Music Publishers Sue Twitter for $250 Million in Major Copyright Infringement Case
On June 14th, 2023, The New York Times reported that a collection of major music publishers have filed a $250 million copyright infringement lawsuit against the social media giant Twitter. The complaint alleges that Twitter has allowed copyright infringement to “run rampant” on its platform. The case is centered around broad and important questions regarding the liability that internet platforms have for the conduct of third parties. Here, our Florida copyright attorney provides an overview of the music publisher’s lawsuit against Twitter.
Lawsuit: Twitter’s Negligent Permissive User Copyright Infringement
Some of the country’s largest music publishers—including prominent names like Universal, Sony, and Warner Music Group—have sued Twitter for more than $250 million in damages. Among other things, the music publishers are alleging persistent copyright infringement. The lawsuit claims that Twitter allows unlicensed sharing of copyrighted songs—thereby promoting growth for the company at the expense of music creators.
According to the complaint, which was filed in the United States District Court for the Middle District of Tennessee, the copyright infringement worsened under Elon Musk. Notably, the publishers argue that Twitter’s competitors, such as TikTok and YouTube, all pay licensing fees for copyrighted music use.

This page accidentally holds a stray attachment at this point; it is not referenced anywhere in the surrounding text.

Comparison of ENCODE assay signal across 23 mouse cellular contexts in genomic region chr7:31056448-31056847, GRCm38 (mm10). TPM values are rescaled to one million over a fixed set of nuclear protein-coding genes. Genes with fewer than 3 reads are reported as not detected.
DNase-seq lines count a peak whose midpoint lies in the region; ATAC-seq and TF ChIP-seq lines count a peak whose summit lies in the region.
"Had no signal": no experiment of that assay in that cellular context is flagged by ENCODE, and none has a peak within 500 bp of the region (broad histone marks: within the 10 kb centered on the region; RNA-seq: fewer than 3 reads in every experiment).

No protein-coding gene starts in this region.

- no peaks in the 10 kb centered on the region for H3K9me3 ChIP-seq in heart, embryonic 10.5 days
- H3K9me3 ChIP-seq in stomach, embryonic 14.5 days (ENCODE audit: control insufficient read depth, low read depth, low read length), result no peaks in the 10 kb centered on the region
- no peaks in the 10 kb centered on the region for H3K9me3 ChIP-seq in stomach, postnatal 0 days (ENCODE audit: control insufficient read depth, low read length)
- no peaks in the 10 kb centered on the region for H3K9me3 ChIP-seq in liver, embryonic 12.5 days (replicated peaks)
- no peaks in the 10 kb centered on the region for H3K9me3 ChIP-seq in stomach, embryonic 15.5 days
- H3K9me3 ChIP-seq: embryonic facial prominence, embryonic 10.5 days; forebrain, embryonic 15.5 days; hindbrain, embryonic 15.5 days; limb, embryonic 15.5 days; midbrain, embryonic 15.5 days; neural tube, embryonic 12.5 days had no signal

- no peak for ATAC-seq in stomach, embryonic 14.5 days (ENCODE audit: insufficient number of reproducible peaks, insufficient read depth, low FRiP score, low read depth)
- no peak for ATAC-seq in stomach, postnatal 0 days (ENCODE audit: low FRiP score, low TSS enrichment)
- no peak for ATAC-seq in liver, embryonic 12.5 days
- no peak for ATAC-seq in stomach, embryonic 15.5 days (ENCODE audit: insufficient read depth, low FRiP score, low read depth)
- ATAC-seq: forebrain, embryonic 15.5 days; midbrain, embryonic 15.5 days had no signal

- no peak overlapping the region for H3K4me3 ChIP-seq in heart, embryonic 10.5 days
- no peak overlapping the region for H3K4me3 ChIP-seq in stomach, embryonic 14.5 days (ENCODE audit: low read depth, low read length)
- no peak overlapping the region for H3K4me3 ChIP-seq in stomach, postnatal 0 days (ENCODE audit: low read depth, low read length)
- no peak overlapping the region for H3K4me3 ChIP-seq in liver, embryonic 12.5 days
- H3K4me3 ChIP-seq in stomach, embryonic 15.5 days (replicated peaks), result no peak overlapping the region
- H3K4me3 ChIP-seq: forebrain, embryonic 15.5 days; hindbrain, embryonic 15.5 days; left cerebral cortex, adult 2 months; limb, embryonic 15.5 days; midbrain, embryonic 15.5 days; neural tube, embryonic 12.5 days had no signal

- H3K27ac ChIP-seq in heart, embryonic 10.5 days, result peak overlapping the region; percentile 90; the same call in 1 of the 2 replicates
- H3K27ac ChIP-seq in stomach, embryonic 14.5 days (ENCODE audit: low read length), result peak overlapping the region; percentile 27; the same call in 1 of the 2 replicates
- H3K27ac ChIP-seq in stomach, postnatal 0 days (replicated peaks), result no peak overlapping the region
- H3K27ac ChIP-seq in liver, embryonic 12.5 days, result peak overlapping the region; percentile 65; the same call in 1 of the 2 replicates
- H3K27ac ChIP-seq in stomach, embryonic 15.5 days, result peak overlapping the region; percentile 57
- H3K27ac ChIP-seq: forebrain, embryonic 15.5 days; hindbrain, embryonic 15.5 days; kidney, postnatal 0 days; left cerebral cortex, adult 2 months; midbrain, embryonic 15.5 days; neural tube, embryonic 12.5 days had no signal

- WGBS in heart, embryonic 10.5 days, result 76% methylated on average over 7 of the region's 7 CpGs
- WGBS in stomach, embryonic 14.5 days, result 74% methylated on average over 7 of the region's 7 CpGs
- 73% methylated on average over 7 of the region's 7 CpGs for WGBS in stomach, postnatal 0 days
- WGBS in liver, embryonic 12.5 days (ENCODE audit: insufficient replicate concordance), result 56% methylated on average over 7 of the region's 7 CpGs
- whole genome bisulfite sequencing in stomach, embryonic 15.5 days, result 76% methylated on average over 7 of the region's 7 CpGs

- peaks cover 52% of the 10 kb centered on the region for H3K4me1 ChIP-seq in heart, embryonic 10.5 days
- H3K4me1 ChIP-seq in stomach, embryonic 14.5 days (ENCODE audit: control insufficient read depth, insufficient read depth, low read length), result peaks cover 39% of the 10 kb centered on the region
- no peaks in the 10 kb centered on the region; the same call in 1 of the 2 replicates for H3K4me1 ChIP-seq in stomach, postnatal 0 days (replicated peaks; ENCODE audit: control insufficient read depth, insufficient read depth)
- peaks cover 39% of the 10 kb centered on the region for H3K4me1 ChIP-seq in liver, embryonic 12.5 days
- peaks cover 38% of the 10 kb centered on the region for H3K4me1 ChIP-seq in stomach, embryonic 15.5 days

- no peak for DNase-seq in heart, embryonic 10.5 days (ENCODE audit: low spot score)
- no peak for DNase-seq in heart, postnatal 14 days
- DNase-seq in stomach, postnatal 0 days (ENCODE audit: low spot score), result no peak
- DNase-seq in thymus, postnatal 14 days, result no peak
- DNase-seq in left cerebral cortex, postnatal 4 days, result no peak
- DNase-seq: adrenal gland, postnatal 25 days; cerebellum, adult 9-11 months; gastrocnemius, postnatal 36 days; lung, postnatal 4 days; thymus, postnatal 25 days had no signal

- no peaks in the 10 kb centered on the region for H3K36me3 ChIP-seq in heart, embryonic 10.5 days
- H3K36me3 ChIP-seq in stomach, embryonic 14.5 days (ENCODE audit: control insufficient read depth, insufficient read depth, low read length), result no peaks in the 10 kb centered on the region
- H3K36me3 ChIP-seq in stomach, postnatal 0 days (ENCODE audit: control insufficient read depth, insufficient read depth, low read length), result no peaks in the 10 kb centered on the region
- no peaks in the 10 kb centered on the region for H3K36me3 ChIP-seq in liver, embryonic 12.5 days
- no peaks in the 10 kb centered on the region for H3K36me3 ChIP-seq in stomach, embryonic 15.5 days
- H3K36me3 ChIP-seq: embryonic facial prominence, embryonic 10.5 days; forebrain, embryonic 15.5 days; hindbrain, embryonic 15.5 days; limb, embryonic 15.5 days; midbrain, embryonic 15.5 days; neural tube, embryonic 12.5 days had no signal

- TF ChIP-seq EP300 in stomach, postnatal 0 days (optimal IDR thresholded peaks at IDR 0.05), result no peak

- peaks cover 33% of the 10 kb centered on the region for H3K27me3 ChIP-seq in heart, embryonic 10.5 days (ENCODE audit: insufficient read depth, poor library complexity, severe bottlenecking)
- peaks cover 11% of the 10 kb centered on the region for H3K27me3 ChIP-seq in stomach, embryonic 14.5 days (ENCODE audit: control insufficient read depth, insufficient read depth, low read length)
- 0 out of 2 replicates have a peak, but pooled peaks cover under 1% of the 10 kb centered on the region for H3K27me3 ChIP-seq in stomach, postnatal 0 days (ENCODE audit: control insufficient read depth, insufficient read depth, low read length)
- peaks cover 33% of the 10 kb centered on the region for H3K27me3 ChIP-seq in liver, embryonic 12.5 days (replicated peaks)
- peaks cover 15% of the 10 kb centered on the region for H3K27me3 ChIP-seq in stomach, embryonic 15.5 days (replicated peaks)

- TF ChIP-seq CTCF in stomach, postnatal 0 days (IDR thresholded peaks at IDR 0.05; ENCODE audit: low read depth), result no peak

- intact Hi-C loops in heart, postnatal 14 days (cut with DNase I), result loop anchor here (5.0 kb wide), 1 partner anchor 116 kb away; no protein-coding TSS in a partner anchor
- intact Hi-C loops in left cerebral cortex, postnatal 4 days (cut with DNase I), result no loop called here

How Copyright Royalties Typically Work for Music
Copyright royalties are the primary source of income for many musicians, composers, and songwriters. These royalties are essentially fees paid to these individuals or their representatives, such as a record label or publisher, for the use or reproduction of their work. The exact royalty structure can be complex, but it essentially comes down to two categories: performance royalties and mechanical royalties.
- Performance Royalties: These are earned when a song is performed publicly, like when it’s played on the radio, in a concert, or streamed on platforms like Spotify. Performance Rights Organizations (PROs) such as ASCAP, BMI, or SESAC in the United States collect and distribute these royalties to the copyright holders.
- Mechanical Royalties: These are paid for the physical or digital reproduction of a song. This could be through sales of CDs, vinyl, or digital downloads. The Harry Fox Agency is a popular organization that collects and distributes mechanical royalties in the U.S.
When it comes to social media platforms, they also need to pay copyright royalties when they host user-uploaded content that includes copyrighted music. Platforms like YouTube use automated systems, such as Content ID, to identify copyrighted material and monetize it on behalf of the copyright holder. For example, the social media platform TikTok recently signed licensing agreements with many major music publishers, ensuring that artists get paid when their music is used in videos on the platform.
Consult With Our Florida Copyright Infringement Attorney Today
At Perkins Law, we are an intellectual property law firm devoted to providing reliable and solutions-forward guidance to clients. If you have any questions about a copyright infringement action, we are here to help. Contact us today to arrange your completely confidential consultation. With an office in Boca Raton, we handle copyright infringement cases throughout South Florida.